New York English Academy Rookie blog

Things to Try This October October 12, 2023

Boo at the Zoo

“Boo at the Bronx Zoo” is an annual Halloween event held at the Bronx Zoo in New York City. It is a family-friendly event that takes place during the Halloween season, this year from September 30 to October 29. Boo at the Bronx Zoo offers a variety of festive and spooky activities for visitors of all ages. Activities include Halloween decorations, and costume parade, and trick or treating throughout the zoo. There are also haunted houses, mazes, and animal enrichment activities.

See Fall Foliage

While New York City may not be as well-known for its fall foliage as some more rural areas, there are still several places within the city where you can enjoy the changing colors of autumn. Here are some of the best places to see fall foliage in NYC:

1. Central Park: Central Park is a fantastic spot to witness the fall foliage within the heart of Manhattan. You can stroll along the park’s winding paths, visit the Central Park Conservatory Garden, or take a rowboat on the lake to enjoy the vibrant autumn colors.

2. Prospect Park: Located in Brooklyn, Prospect Park offers plenty of wooded areas and meadows that turn into a beautiful tapestry of red, orange, and yellow leaves during the fall season. The Long Meadow and the Ravine are particularly picturesque.

3. Green-Wood Cemetery: This historic cemetery in Brooklyn is known for its picturesque landscapes and is a popular spot for autumn walks and foliage viewing.

4. Fort Tryon Park: In addition to The Cloisters, Fort Tryon Park itself is a great place to appreciate fall foliage. It offers several vantage points with sweeping views of the Hudson River and the changing leaves.

Visit a Haunted Location

New York City has a long history and is home to various haunted locations and ghost stories. If you’re interested in exploring the spooky side of the city, here are some haunted locations in NYC:

1. Merchant’s House Museum: This historic home in Manhattan’s East Village is said to be haunted by the Tredwell family, who lived there in the 19th century. Visitors and staff have reported eerie occurrences and ghostly sightings.

2. The Morris-Jumel Mansion: This historic mansion in Washington Heights is the oldest surviving house in Manhattan and is rumored to be haunted by various spirits. It’s been featured on paranormal investigation shows.

3. The Algonquin Hotel: Known for its literary history, the Algonquin Hotel has tales of haunting by the ghosts of famous writers who used to frequent the hotel, such as Dorothy Parker and George S. Kaufman.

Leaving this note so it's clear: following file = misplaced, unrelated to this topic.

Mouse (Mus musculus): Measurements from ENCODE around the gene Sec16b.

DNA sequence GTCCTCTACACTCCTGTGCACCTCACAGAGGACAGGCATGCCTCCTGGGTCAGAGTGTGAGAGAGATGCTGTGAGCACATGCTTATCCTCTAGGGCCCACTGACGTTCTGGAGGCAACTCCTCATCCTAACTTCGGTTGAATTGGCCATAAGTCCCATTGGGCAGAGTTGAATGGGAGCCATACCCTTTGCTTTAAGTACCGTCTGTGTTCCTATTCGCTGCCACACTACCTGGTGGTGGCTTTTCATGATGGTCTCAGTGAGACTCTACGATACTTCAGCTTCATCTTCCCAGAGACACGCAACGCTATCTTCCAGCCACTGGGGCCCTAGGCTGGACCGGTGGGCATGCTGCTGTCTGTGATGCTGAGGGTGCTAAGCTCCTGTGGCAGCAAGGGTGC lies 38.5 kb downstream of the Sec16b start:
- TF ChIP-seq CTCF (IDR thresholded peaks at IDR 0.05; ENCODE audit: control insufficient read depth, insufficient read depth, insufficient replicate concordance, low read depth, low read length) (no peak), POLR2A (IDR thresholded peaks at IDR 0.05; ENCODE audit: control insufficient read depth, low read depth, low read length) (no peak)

New York Film Festival 

An annual treat that shows off the city’s cinematic good taste in a classy way, the New York Film Festival hosts many fantastic movie screenings and events that you won’t want to miss. The annual New York Film Festival dates back to 1963 when it established a mission of bringing the best work from around the world to Lincoln Center. Excitement is already in the air for this year’s 61st edition, thanks to the announcement of this year’s main slate lineup which will include Cannes prizewinners. The festival runs from September 29 to October 15, 2023 and tickets will be available via the official festival website.

Shop at a Halloween Store

New York City offers a variety of Halloween stores and costume shops where you can find everything you need for Halloween costumes, decorations, and accessories. Some of the best Halloween stores in NYC include:

1. Abracadabra NYC: This costume superstore in the Flatiron District has been serving New Yorkers for decades. It offers an extensive selection of costumes, masks, wigs, and makeup.

2. Screaming Mimi’s: This spot is flush with clutch vintage digs. If you’re going to a blast-from-the-past bash and want to wear legit old school threads, then you should pop in here.

3. Gothic Renaissance NYC: When all the other stores don’t go dark enough, you can count on Gothic Renaissance. This East Village haunt sells edgy, alternative wear but also corsets, vampire swag, cool handmade masks, gigantic platform boots, and custom pieces.

Category : Uncategorized

Columbus Day and Indigenous Peoples’ Day represent two perspectives on the history of the Americas.

Columbus Day, which is celebrated on the second Monday of October, commemorates the arrival of Christopher Columbus in the Americas on October 12, 1492. Columbus Day became a federal holiday in 1937. Since Columbus was an Italian explorer, the holiday has traditionally been celebrated as a way to honor Italian-American heritage and to recognize the historical significance of Columbus’s journey. His voyage is often seen as the beginning of sustained contact between Europe and the Americas during the Age of Exploration. However, over time, the holiday increased discussion about the negative impacts of European colonization on Indigenous populations in the Americas. As a result, there has been a growing movement to adapt the holiday to also acknowledge and honor the history and contributions of Indigenous peoples.

Indigenous Peoples’ Day focuses on the history, culture, and contributions of Indigenous peoples in the Americas and it was officially observed for the first time on October 11, 1992. It seeks to acknowledge and honor the diverse Indigenous cultures that existed before Columbus’s arrival and to raise awareness about the historical injustices and atrocities inflicted upon Indigenous communities during and after European colonization. This holiday is seen as an opportunity to acknowledge the resilience and enduring cultures of Indigenous peoples. It is also intended to promote a more inclusive and accurate understanding of American history.

The choice between the two holidays often reflects local attitudes, values, and historical perspectives and many cities continue to observe both holidays. 

Category : Uncategorized